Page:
Criminal acts require the accused to willingly violate the penal code without defense. Defenses are legal pretexts found in statutory and common law that mitigate a defendant’s guilt if true. Most defenses fall under one of two categories: excuses and justifications. Defendants who violate criminal law, but claim their free will was compromised proffer excuses. Justifications, as the name implies, are criminal acts that are warranted based on the circumstances of the incident.
Types of Justifications
Self-defense, necessity, duty and consent are justifications frequently used in criminal proceedings.
If a defendant proves that the act she is accused of was necessary for her own survival, she may be exonerated through the justification of self-defense. There are several elements associated with this defense that must be demonstrated as true, however. First, the defendant must show that there was clear and present danger that would have resulted in her losing her life or suffering severe bodily harm if she did not defend herself. Secondly, there must be proof that the defendant was unable to escape before defending herself. Finally, the amount of force used on an assailant must be comparable to the threat posed (e.g., deadly force is not authorized if the defendant was merely shoved). The justification of self-defense may extend to the protection of others if the defendant reasonably believed no other alternative was available.
A criminal lawyer may present the justification of necessity on behalf of his client if greater harm would have occurred if the law wasn’t violated. The most notable and extreme example of this defense is the case of The Queen v. Dudley and Stephans where two men stranded on a boat ate a sick companion to prevent starvation. Other common examples of necessity include trespassing on private property to help someone, violating the speed limit to get an injured person to the hospital and damaging property in an effort to put out a fire. Duty is similar to consent, but typically reserved for individuals operating in an official government capacity like police officers and members of the military. This defense is used in criminal law to justify instances where officers shoot civilians or firemen damage property when combating fires.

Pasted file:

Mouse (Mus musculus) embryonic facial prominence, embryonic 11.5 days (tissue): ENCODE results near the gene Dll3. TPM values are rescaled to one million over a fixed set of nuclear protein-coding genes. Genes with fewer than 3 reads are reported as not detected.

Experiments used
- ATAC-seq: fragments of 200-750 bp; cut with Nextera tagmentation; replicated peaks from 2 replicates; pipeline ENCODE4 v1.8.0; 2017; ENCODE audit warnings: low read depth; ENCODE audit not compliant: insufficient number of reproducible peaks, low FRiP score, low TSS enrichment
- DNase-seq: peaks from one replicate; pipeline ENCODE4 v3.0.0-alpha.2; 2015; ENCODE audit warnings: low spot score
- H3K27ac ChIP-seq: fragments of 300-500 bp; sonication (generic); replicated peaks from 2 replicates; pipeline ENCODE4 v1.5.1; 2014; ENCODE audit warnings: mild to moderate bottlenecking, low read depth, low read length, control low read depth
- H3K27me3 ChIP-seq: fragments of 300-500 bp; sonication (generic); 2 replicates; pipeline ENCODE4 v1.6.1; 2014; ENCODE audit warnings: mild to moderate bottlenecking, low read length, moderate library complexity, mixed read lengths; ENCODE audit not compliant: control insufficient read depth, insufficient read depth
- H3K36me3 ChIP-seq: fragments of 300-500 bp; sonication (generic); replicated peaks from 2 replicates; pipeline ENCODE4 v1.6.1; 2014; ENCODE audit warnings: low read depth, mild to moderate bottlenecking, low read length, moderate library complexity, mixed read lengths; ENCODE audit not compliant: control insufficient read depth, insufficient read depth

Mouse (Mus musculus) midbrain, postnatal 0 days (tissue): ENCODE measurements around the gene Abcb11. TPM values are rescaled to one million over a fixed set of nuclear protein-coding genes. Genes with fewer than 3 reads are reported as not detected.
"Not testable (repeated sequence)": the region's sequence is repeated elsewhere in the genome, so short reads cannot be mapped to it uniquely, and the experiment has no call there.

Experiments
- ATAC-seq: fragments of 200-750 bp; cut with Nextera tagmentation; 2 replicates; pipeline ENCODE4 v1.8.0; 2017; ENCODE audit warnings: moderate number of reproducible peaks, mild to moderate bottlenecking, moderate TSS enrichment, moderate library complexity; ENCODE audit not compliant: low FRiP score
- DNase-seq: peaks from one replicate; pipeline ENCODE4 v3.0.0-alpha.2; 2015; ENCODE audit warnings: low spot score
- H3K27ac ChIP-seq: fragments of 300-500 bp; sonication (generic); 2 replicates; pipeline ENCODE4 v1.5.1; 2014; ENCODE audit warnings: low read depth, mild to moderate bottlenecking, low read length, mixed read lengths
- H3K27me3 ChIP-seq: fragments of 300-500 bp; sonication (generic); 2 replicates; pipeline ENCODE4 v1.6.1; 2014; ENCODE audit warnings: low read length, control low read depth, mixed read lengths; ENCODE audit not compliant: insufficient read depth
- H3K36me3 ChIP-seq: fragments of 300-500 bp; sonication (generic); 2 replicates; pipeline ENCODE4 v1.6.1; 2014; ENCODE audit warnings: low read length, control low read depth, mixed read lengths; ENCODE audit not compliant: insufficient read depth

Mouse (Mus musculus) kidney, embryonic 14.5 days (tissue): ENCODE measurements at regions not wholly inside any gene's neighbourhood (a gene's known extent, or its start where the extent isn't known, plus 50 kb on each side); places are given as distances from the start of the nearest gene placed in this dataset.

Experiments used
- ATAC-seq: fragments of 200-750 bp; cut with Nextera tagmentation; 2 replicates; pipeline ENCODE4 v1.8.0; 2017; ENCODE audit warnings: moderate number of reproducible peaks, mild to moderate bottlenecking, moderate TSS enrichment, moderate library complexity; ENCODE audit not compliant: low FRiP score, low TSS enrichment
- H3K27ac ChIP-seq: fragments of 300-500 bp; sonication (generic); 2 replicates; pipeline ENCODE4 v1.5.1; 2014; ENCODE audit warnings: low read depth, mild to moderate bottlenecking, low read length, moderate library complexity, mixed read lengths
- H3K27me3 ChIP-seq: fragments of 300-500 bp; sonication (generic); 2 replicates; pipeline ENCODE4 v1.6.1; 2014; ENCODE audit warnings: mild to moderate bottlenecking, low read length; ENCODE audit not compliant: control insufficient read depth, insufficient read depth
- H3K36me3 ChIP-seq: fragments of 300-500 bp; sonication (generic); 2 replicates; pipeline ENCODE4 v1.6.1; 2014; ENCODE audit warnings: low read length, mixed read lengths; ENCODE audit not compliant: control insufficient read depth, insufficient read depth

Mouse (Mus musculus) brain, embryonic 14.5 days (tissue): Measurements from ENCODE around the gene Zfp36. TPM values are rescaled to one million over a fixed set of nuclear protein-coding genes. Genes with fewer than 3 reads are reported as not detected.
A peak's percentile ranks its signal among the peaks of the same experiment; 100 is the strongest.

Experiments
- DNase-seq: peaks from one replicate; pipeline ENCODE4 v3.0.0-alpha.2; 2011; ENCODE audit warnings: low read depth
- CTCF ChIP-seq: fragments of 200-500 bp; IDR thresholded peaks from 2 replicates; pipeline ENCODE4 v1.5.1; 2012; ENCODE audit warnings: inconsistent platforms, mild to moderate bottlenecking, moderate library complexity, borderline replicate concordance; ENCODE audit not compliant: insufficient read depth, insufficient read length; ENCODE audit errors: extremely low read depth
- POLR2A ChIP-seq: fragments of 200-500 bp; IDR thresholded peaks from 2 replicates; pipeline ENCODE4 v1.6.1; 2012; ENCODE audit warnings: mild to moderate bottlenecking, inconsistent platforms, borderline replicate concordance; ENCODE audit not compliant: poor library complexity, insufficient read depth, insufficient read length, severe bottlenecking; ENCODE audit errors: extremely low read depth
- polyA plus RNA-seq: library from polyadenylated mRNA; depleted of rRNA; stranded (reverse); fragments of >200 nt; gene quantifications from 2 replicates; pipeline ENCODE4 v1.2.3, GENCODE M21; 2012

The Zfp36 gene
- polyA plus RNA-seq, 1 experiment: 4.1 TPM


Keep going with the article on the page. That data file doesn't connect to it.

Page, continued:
Consent is often used when someone is injured or killed after prior agreement amongst all parties to participate in the act resulting in such harm. Mutually agreed on fistfights and injuries sustained during sporting events are the most likely scenarios where a criminal lawyer will rely on such a defense. Providers of medical service may also claim consent if the resulting care was agreed to by the patient and the harm caused was not due to negligence.
Types of Excuses
Insanity, entrapment and duress are excuses habitually used in criminal law to exonerate a defendant. If a defendant demonstrates that he was suffering from a mental disease or emotional instability that inhibited his ability to understand the nature of his criminal act at the time, insanity may be used to avoid a guilty plea. This defense exists due to the belief that criminal perpetrators should only be punished for crimes they purposely commit. Use of this defense may not mean a criminal is free, however. Individuals deemed mentally insane may be sentenced to mental institutions.
If government agents or local law enforcement officials trick a defendant into breaking the law, the defense of entrapment may be used. This defense exists to limit the scope of law enforcement and protect the civil rights of citizens. Duress is founded on a similar principle. Defendants claiming duress must prove that they violated the law due to threat of harm to them or someone close to them, blackmail or extortion.
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This post is brought to you by Richard Matthews, a undergaduate student studying law at Queen’s University. When it comes to finding reliable legal advice, she looks to the Toronto Criminal Lawyer at Lorne Gross 36 Lombard Street, Suite 100, Toronto, ON M5C 2A5 (416) 453-6596